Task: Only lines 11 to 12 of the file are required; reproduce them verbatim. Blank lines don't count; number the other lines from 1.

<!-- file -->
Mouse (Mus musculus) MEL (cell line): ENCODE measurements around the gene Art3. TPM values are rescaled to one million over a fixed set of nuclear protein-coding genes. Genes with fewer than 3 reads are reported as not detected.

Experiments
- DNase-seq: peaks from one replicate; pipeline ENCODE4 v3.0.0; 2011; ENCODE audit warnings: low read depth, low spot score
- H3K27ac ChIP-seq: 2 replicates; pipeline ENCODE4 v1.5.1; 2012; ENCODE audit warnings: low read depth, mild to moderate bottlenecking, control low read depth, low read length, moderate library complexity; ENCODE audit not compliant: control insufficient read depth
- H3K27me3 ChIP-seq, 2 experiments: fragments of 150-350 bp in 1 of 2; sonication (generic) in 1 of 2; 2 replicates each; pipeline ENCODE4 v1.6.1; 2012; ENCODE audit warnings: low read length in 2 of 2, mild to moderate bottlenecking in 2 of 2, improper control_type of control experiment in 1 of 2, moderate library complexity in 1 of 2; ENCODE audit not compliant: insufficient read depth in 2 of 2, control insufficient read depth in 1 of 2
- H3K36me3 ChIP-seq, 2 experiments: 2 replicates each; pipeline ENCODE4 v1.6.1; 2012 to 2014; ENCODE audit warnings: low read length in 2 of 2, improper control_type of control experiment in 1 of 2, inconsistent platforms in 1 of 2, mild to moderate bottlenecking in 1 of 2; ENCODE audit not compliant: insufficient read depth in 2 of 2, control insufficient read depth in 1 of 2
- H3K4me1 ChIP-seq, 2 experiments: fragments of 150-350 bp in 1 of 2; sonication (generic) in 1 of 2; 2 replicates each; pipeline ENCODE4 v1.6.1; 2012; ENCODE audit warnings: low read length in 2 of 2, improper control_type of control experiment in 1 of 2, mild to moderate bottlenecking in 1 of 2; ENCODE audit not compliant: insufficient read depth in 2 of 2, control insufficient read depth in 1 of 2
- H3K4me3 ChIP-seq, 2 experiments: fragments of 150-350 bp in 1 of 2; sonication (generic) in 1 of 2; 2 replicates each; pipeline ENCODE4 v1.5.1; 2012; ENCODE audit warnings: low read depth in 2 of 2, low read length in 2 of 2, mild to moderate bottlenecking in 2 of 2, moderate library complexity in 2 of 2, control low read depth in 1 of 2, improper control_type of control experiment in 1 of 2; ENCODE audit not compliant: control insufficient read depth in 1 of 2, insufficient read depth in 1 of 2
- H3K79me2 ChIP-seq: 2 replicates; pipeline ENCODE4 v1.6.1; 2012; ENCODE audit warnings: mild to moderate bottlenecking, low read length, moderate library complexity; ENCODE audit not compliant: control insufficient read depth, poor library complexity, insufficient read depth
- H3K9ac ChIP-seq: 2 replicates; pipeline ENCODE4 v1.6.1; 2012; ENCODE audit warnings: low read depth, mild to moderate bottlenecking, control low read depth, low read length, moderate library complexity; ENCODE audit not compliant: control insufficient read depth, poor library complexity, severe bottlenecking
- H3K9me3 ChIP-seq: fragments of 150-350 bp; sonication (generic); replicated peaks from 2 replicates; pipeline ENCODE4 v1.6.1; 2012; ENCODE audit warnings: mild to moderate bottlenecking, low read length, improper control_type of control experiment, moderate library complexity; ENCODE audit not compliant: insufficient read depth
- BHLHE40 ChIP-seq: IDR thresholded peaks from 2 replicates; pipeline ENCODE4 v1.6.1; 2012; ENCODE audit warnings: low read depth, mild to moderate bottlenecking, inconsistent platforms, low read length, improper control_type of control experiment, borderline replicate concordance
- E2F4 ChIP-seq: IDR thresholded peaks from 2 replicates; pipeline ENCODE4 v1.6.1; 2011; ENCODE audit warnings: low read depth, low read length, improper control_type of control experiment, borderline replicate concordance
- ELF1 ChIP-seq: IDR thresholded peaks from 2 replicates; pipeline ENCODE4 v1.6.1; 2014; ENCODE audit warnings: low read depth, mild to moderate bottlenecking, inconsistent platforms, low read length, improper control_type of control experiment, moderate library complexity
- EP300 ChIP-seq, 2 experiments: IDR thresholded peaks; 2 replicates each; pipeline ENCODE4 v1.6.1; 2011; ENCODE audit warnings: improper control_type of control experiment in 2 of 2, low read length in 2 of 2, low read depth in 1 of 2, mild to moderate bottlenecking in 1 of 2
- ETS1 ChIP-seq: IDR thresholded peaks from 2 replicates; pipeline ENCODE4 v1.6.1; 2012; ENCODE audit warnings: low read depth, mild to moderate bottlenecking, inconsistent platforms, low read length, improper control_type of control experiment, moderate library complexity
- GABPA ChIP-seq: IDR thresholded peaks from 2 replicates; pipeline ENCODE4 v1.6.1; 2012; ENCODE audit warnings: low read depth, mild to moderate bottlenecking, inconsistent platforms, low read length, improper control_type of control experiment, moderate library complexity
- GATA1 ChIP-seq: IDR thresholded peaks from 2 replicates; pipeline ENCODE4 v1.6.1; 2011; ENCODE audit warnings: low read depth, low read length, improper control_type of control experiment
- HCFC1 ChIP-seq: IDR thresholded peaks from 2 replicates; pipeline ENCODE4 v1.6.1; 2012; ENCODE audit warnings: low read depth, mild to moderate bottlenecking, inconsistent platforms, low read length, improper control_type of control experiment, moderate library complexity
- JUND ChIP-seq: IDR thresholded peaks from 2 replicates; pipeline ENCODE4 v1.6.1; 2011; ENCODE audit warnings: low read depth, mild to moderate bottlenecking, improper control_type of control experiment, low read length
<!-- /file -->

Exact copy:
- H3K9me3 ChIP-seq: fragments of 150-350 bp; sonication (generic); replicated peaks from 2 replicates; pipeline ENCODE4 v1.6.1; 2012; ENCODE audit warnings: mild to moderate bottlenecking, low read length, improper control_type of control experiment, moderate library complexity; ENCODE audit not compliant: insufficient read depth
- BHLHE40 ChIP-seq: IDR thresholded peaks from 2 replicates; pipeline ENCODE4 v1.6.1; 2012; ENCODE audit warnings: low read depth, mild to moderate bottlenecking, inconsistent platforms, low read length, improper control_type of control experiment, borderline replicate concordance